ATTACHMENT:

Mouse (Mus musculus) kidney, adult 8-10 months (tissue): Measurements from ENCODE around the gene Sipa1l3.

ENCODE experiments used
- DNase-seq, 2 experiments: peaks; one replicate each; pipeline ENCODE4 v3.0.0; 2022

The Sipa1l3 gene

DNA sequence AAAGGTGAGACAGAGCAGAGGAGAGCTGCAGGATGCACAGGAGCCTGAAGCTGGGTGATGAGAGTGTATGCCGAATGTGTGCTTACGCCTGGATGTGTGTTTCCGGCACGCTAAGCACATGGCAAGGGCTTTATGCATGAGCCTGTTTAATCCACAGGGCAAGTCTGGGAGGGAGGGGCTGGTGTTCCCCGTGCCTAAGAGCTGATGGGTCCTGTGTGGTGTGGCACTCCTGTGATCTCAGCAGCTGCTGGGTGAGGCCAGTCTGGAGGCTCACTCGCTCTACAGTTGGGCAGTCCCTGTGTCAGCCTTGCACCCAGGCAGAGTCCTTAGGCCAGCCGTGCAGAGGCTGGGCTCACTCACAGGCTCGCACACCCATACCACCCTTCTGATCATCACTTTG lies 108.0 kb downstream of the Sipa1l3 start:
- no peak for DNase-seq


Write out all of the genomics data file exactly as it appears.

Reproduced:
Mouse (Mus musculus) kidney, adult 8-10 months (tissue): Measurements from ENCODE around the gene Sipa1l3.

ENCODE experiments used
- DNase-seq, 2 experiments: peaks; one replicate each; pipeline ENCODE4 v3.0.0; 2022

The Sipa1l3 gene

DNA sequence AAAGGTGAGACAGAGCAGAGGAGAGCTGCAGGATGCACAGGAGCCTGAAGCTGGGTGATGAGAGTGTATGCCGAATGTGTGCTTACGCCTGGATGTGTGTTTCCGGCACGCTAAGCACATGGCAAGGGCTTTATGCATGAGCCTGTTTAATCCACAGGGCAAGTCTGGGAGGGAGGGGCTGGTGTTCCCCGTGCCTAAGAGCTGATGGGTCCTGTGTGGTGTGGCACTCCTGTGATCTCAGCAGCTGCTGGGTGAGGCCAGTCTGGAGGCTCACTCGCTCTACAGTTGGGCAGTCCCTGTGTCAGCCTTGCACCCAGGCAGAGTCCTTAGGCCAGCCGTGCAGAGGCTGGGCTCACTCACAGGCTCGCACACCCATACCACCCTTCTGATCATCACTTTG lies 108.0 kb downstream of the Sipa1l3 start:
- no peak for DNase-seq